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Investigator Names and Contact Information
Eric Whitsel, MD, MPH [email@example.com]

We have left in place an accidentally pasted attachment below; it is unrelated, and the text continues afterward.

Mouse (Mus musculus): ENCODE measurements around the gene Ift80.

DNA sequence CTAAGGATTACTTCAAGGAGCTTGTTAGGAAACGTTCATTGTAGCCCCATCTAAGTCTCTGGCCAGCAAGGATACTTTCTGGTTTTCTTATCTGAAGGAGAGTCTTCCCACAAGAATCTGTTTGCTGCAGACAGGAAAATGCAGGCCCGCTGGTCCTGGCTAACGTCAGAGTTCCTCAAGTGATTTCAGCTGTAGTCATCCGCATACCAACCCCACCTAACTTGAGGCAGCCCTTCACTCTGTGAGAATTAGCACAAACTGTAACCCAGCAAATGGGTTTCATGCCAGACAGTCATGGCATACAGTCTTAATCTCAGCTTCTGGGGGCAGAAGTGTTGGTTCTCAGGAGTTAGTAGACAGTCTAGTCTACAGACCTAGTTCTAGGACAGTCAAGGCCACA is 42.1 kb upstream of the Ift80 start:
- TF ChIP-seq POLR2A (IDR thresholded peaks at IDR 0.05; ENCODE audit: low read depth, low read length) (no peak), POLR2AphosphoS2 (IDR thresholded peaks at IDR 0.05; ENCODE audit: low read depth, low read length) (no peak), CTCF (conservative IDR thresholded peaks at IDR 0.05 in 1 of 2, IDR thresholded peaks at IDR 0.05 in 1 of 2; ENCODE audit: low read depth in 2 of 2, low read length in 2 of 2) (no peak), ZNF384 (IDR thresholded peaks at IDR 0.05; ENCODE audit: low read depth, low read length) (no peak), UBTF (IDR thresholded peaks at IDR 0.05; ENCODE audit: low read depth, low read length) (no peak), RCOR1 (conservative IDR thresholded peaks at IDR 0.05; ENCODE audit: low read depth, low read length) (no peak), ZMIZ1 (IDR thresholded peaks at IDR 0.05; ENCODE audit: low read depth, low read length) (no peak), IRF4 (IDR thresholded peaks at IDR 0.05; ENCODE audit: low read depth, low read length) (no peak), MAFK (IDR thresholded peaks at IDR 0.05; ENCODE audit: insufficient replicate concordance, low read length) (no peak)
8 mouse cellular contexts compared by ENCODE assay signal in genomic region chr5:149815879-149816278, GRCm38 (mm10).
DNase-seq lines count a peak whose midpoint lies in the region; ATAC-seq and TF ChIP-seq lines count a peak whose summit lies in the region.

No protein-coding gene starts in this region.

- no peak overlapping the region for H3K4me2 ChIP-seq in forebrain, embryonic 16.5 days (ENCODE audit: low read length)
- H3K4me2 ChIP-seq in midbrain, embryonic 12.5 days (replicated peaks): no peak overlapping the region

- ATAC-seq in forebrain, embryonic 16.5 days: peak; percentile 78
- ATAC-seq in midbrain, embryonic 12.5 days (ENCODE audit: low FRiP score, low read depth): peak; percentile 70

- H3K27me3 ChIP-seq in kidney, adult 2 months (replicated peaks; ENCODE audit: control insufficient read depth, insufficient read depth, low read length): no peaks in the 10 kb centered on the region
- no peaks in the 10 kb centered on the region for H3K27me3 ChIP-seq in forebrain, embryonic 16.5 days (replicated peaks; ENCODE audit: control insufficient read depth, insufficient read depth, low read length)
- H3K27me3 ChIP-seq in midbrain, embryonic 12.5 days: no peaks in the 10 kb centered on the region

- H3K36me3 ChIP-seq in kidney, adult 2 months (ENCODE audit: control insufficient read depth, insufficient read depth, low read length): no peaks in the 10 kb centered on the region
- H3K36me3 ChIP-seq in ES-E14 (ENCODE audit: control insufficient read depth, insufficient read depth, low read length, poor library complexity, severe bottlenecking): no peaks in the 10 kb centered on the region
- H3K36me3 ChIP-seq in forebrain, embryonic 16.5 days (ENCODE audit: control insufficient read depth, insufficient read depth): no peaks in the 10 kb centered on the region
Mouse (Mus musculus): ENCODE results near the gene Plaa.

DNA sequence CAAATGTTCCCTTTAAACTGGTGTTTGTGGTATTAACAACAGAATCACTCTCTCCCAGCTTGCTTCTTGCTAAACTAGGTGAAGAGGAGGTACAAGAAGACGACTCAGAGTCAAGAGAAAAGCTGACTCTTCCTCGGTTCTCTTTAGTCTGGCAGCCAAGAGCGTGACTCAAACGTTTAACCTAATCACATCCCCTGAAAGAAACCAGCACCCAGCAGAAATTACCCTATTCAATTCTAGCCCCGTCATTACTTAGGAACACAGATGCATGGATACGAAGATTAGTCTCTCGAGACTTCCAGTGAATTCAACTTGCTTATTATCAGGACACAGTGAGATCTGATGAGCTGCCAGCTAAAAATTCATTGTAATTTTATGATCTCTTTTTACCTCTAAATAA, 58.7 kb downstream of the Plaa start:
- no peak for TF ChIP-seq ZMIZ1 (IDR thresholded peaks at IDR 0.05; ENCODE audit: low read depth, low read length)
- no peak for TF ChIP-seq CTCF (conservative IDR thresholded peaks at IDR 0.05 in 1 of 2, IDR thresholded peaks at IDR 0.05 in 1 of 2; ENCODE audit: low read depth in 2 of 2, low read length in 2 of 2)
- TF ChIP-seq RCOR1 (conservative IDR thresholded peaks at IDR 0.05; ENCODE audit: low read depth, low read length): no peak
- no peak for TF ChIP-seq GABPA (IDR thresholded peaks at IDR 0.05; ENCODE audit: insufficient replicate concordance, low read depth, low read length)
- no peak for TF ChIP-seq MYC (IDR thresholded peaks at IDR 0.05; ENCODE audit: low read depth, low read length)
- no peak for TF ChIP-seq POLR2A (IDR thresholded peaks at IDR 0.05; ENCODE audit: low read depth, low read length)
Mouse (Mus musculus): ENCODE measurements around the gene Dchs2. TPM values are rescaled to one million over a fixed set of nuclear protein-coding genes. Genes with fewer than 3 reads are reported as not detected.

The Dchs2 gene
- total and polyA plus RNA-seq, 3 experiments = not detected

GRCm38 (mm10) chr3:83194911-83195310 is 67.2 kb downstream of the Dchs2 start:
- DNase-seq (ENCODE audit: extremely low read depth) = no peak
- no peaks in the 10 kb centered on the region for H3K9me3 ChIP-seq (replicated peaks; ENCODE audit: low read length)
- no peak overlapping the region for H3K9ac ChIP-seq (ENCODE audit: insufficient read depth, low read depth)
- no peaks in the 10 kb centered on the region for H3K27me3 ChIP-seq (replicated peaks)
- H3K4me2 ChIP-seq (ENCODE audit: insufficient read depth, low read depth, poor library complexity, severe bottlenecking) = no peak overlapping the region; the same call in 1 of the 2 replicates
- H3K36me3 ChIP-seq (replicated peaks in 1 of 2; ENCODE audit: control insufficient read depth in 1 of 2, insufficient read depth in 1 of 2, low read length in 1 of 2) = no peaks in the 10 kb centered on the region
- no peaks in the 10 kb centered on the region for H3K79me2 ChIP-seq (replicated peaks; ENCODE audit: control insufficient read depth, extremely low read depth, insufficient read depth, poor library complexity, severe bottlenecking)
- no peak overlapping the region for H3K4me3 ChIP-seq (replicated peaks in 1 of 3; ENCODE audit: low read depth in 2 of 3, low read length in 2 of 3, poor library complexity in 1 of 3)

Epidemiologic studies, including several within the Women’s Health Initiative (WHI), have linked exposure to ambient particulate matter (PM) air pollution with sub-clinical and clinical cardiovascular disease (CVD). Although PM inhalation also has been linked with increases in inflammatory, oxidative, endothelial, metabolic, and coagulation biomarkers, the molecular mechanisms producing such effects remain unclear. We and others have consistently found that PM exposure is associated with altered global and gene-promoter DNA methylation measured in peripheral leukocyte DNA, an environmentally inducible and dynamic epigenetic mechanism that controls gene expression. DNA methylation has also been associated with CVD, implicating it as a primary molecular mechanism capable of mediating the cardiovascular health effects of environmental exposures. However, genome-wide DNA methylation has been examined at only one time point relative to a given exposure or outcome and conclusive evidence of temporality is lacking. We therefore propose a two-stage study of associations between PM air pollution, DNA methylation, and cardiovascular measures among independent subsets of the exam site- and race-stratified, randomly selected 6% minority oversample of approximately 4,300 WHI CT participants who had fasting blood draws and resting, standard, twelve-lead electrocardiograms (ECGs) repeated at three-year intervals from 1993 to 2004. Stage 1 will focus on the interrogation, discovery and ranking of 450,000 DNA methylation sites potentially sensitive to PM in year 2000 blood samples from 800 of the participants (400 with low and 400 with high PM exposures). In up to three blood samples collected serially from the remaining 3,500 participants, Stage 2 will focus on the longitudinal replication of the ten most PM-sensitive DNA methylation sites identified by Stage 1, the temporal relationship between PM and DNA methylation at those sites, and that between site-specific DNA methylation and several types of cardiovascular measures. The proposed epigenetic data analyses will be well-powered and appropriately adjusted for both ancestral admixture and multiple comparisons. Findings based on them will improve understanding of pathophysiological mechanisms underlying PM-related CVD in post-menopausal women and support inference to the larger, dynamic population of WHI CT participants from which the minority oversample was drawn. From this perspective, the DNA methylation data generated by the proposed ancillary study may be of substantial value in addressing a variety of hypotheses posed by other investigators.